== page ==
Obese asthmatic patients have decreased surfactant protein A levels: Mechanisms and implications

Njira Lugogo, Dave Francisco, Kenneth J. Addison, Akarsh Manne, William Pederson, Jennifer L. Ingram, Cynthia L. Green, Benjamin T. Suratt, James J. Lee, Mary E. Sunday, Monica Kraft, Julie G. Ledford

Research output: Contribution to journalArticlepeer-review

30 Scopus citations


Background: Eosinophils are prominent in some patients with asthma and are increased in the submucosa in a subgroup of obese patients with asthma (OAs). Surfactant protein A (SP-A) modulates host responses to infectious and environmental insults. Objective: We sought to determine whether SP-A levels are altered in OAs compared with a control group and to determine the implications of these alterations in SP-A levels in asthmatic patients. Methods: Bronchoalveolar lavage fluid from 23 lean, 12 overweight, and 20 obese subjects were examined for SP-A. Mouse tracheal epithelial cells grown at an air-liquid interface were used for mechanistic studies. SP-A−/− mice were challenged in allergen models, and exogenous SP-A therapy was given after the last challenge. Eosinophils were visualized and quantitated in lung parenchyma by means of immunostaining. Results: Significantly less SP-A (P =.002) was detected in samples from OAs compared with those from control subjects. A univariable regression model found SP-A levels were significantly negatively correlated with body mass index (r = −0.33, P =.014), whereas multivariable modeling demonstrated that the correlation depended both on asthma status (P =.017) and the interaction of asthma and body mass index (P =.008). Addition of exogenous TNF-α to mouse tracheal epithelial cells was sufficient to attenuate SP-A and eotaxin secretion. Allergen-challenged SP-A−/− mice that received SP-A therapy had significantly less tissue eosinophilia compared with mice receiving vehicle. Conclusions: SP-A functions as an important mediator in resolving tissue and lavage fluid eosinophilia in allergic mouse models. Decreased levels of SP-A in OAs, which could be due to increased local TNF-α levels, might lead to impaired eosinophil resolution and could contribute to the eosinophilic asthma phenotype.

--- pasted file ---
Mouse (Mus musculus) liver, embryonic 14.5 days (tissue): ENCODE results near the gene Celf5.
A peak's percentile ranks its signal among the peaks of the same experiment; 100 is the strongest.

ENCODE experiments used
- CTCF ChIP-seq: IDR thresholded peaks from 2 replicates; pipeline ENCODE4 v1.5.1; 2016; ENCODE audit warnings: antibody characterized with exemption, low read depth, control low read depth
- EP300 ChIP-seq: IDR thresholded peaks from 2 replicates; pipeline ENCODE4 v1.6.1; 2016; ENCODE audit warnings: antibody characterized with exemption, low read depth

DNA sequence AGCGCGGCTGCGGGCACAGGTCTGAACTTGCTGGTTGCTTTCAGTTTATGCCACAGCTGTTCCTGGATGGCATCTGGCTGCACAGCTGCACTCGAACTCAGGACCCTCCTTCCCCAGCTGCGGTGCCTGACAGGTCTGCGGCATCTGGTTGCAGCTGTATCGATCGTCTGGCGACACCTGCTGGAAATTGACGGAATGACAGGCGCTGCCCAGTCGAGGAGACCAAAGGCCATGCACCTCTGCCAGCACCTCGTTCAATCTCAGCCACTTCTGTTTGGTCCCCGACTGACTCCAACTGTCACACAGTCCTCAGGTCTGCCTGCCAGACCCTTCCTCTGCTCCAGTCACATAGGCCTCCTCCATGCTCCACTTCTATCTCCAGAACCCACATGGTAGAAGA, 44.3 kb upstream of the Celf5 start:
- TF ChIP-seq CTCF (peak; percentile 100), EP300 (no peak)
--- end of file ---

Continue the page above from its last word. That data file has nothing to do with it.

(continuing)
Original languageEnglish (US)
Pages (from-to)918-926.e3
JournalJournal of Allergy and Clinical Immunology
Issue number3
StatePublished - Mar 2018


  • IL-6
  • Surfactant
  • TNF-α
  • asthma
  • eosinophils
  • eotaxin
  • epithelial cells
  • lung function
  • obesity
  • surfactant protein A

ASJC Scopus subject areas

  • Immunology and Allergy
  • Immunology


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